With that, let’s begin the review.

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Books on My Fall TBR

Hi everyone, welcome to another Top Ten Tuesday post, a weekly feature hosted by The Broke and the Bookish. This week’s topic is “Books on your fall TBR.” We don’t have fall season where I live, but I always enjoy making this TBR post so I’d do it anyway. 🙂
There are so many books I promised myself to read, but haven’t had time to do it. Here are books I plan to read.

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REVIEW: Saint Anything (Sarah Dessen)

Book Review: Saint Anything (Sarah Dessen)
book cover Book title Saint Anything
Series/standalone Stand-alone
Author Sarah Dessen
Pages 417
Year published 2015
Category | Genre Young Adult | Contemporary
Rating 3.5 star

Official Summary

Peyton, Sydney’s charismatic older brother, has always been the star of the family, receiving the lion’s share of their parents’ attention and—lately—concern. When Peyton’s increasingly reckless behavior culminates in an accident, a drunk driving conviction, and a jail sentence, Sydney is cast adrift, searching for her place in the family and the world. When everyone else is so worried about Peyton, is she the only one concerned about the victim of the accident?

Enter the Chathams, a warm, chaotic family who run a pizza parlor, play bluegrass on weekends, and pitch in to care for their mother, who has multiple sclerosis. Here Sydney experiences unquestioning acceptance. And here she meets Mac, gentle, watchful, and protective, who makes Sydney feel seen, really seen, for the first time.

The uber-popular Sarah Dessen explores her signature themes of family, self-discovery, and change in her twelfth novel, sure to delight her legions of fans.

Saint Anything was one of my pick for ReadThemAllThon. I failed the read-a-thon as expected, but I decided to read the book anyway. I have read most of Dessen books in the past, opted to binge-read them because they were so easy to read. Looking back, however, I regret my binge-reading decision because after 3 books I started to mix them all together. I cannot tell you who is the MC in The Truth About Forever or the plot of What Happened to Goodbye. So when Sarah released The Moon and More and Saint Anything, I didn’t rush to read the books. Now seems a good time to catch up on my Sarah Dessen reading, started with Saint Anything.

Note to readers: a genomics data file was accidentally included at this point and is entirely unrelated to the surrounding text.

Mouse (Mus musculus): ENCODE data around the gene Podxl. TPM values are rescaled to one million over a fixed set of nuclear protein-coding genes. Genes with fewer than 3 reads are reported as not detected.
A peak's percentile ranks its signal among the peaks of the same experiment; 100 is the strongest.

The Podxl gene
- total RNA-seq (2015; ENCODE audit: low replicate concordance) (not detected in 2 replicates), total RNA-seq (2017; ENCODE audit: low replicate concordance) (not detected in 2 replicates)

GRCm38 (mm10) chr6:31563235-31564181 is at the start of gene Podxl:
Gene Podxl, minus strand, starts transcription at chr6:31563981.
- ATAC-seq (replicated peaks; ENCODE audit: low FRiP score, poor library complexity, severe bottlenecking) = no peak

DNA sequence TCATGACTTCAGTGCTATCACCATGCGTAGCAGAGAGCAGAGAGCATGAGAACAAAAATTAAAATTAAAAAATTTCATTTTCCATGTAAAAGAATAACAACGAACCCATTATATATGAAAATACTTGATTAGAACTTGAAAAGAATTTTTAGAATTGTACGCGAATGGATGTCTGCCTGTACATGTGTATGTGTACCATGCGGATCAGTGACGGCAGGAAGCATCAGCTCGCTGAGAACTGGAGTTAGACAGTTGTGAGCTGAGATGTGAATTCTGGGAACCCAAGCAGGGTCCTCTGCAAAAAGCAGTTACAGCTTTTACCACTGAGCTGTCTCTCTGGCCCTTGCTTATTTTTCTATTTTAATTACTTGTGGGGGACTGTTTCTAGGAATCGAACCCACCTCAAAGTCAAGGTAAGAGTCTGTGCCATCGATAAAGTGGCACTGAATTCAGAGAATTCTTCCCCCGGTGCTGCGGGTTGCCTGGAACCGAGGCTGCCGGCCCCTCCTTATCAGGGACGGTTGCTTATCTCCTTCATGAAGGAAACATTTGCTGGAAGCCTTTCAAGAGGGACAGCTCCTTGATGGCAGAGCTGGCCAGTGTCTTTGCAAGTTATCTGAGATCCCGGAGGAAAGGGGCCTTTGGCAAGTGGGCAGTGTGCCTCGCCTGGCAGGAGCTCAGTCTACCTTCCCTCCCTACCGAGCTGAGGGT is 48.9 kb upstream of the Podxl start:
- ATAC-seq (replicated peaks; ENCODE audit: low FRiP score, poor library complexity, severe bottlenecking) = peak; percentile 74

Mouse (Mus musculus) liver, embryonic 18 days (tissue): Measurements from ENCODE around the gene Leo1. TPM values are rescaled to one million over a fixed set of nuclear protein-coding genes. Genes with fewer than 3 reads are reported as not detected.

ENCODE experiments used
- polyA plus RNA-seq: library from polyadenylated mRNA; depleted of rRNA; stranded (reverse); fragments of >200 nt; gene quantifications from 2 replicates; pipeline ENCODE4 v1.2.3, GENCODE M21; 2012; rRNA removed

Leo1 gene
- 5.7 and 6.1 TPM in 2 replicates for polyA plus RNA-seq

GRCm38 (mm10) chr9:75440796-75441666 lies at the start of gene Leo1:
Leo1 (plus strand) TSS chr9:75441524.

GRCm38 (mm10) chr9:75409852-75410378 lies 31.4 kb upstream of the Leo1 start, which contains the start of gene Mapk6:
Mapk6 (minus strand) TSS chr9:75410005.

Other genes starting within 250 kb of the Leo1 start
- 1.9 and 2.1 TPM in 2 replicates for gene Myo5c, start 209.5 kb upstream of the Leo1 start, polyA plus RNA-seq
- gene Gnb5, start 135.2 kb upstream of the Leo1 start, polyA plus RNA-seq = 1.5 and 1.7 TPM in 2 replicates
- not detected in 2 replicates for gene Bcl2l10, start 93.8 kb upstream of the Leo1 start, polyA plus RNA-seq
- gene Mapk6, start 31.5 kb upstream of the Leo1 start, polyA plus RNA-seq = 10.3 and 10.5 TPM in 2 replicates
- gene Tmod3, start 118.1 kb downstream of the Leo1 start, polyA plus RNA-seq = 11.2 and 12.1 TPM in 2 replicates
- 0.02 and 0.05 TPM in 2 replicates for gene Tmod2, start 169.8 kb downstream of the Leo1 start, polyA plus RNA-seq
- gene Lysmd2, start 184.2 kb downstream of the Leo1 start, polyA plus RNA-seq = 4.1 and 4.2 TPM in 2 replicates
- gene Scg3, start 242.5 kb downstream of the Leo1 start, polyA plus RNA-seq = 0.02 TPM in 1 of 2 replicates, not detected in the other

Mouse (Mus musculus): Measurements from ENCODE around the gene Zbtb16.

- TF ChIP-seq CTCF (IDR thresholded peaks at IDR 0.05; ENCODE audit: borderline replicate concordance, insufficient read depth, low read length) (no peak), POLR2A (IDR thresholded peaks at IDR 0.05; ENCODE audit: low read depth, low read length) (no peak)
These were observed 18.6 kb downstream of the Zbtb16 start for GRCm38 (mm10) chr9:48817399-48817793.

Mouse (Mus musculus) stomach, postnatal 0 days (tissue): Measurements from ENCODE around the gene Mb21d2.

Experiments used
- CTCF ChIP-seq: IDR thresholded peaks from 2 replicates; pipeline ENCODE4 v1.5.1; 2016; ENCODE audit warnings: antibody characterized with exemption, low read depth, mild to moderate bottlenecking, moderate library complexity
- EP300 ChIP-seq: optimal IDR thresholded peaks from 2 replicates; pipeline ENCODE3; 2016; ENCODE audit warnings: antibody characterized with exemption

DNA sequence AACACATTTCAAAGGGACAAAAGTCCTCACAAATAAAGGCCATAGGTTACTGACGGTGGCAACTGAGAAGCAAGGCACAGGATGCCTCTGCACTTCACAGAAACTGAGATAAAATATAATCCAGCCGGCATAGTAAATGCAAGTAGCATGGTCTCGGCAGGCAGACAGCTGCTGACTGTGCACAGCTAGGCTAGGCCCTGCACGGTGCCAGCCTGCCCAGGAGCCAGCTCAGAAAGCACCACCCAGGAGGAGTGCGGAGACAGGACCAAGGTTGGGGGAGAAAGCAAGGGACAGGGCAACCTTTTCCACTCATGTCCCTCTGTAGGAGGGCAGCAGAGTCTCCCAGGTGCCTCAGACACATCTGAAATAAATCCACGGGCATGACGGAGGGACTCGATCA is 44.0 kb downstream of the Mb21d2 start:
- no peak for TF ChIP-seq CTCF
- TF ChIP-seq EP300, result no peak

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Review: The Wrath & the Dawn (Renee Ahdieh)

Book Review: The Wrath & the Dawn (Renee Ahdieh)
book cover Book title The Wrath & the Dawn
Series/standalone The Wrath & the Dawn #1
Author Renee Ahdieh
Pages 388
Year published 2015
Category | Genre Young Adult | Fantasy, Retelling
Rating 3.5 star

Official Summary

One Life to One Dawn.

In a land ruled by a murderous boy-king, each dawn brings heartache to a new family. Khalid, the eighteen-year-old Caliph of Khorasan, is a monster. Each night he takes a new bride only to have a silk cord wrapped around her throat come morning. When sixteen-year-old Shahrzad’s dearest friend falls victim to Khalid, Shahrzad vows vengeance and volunteers to be his next bride. Shahrzad is determined not only to stay alive, but to end the caliph’s reign of terror once and for all.

Night after night, Shahrzad beguiles Khalid, weaving stories that enchant, ensuring her survival, though she knows each dawn could be her last. But something she never expected begins to happen: Khalid is nothing like what she’d imagined him to be. This monster is a boy with a tormented heart. Incredibly, Shahrzad finds herself falling in love. How is this possible? It’s an unforgivable betrayal. Still, Shahrzad has come to understand all is not as it seems in this palace of marble and stone. She resolves to uncover whatever secrets lurk and, despite her love, be ready to take Khalid’s life as retribution for the many lives he’s stolen. Can their love survive this world of stories and secrets?

Inspired by A Thousand and One Nights, The Wrath and the Dawn is a sumptuous and enthralling read from beginning to end.


First and foremost, we got Shahrzad, a brave and headstrong young girl volunteered to marry a murderer to avenge her best friend. Then there’s Khalid, the murderous boy-king. Shazi is a strong heroine, one that could gain sympathies from readers… once they got over their disbelief of her impulsively rushing to meet her end. There, that’s my biggest gripe with The Wrath & the Dawn, that this brave and smart girl who was supposedly cunning enough that she believed she could kill her husband, the king, would rush wildly toward death without any concrete planning. The only signs Ahdieh shows us of Shazi’s plan to kill her husband were when she showed off her archery skill and that one time she thought to kill him but couldn’t make up her mind.

Then there’s the fact that the Khalid married her without any background check. Like… wouldn’t someone find out that Shazi has a best friend who was murdered right there in the palace. But noo, they all rushed in to get the two to wed.